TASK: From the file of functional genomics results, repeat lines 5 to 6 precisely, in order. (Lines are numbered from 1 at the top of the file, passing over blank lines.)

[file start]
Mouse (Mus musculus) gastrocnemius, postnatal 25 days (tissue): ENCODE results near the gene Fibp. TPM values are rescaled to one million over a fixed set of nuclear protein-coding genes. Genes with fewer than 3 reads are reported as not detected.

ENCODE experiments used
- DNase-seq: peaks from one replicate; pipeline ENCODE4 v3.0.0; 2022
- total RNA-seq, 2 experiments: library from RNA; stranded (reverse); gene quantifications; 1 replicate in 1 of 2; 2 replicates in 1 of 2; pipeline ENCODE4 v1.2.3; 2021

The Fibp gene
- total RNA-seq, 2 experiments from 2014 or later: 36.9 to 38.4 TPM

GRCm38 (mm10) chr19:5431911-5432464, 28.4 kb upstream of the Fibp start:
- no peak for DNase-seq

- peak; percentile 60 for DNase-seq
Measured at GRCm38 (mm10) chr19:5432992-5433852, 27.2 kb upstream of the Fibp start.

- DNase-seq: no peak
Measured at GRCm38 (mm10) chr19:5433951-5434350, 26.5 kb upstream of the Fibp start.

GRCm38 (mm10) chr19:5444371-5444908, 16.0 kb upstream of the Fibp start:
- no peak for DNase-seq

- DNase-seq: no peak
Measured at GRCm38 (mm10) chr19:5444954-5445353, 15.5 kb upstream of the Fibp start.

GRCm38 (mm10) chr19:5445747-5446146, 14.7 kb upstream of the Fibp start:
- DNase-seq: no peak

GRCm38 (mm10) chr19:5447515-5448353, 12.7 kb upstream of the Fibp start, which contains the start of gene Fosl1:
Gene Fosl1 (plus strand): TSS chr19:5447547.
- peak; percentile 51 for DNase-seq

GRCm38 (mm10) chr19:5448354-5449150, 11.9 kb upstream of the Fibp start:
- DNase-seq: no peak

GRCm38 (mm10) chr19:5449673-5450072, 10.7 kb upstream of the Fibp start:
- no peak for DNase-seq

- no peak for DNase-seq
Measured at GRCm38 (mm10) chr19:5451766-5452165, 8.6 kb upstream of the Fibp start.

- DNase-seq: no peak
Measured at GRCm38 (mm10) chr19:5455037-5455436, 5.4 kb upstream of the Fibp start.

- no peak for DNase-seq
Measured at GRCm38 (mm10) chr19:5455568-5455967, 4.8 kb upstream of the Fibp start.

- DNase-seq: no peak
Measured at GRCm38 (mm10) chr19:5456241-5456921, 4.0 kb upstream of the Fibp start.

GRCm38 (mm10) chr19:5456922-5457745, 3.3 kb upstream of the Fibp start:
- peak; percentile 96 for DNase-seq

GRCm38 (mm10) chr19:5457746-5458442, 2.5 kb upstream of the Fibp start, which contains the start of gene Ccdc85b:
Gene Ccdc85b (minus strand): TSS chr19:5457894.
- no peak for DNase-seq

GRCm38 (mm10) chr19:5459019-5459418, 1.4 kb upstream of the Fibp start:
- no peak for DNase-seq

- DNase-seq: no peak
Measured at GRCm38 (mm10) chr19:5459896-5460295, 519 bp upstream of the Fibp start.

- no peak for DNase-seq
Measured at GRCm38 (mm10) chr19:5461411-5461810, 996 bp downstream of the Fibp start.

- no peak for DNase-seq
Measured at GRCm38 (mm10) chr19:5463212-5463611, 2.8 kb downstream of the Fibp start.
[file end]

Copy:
The Fibp gene
- total RNA-seq, 2 experiments from 2014 or later: 36.9 to 38.4 TPM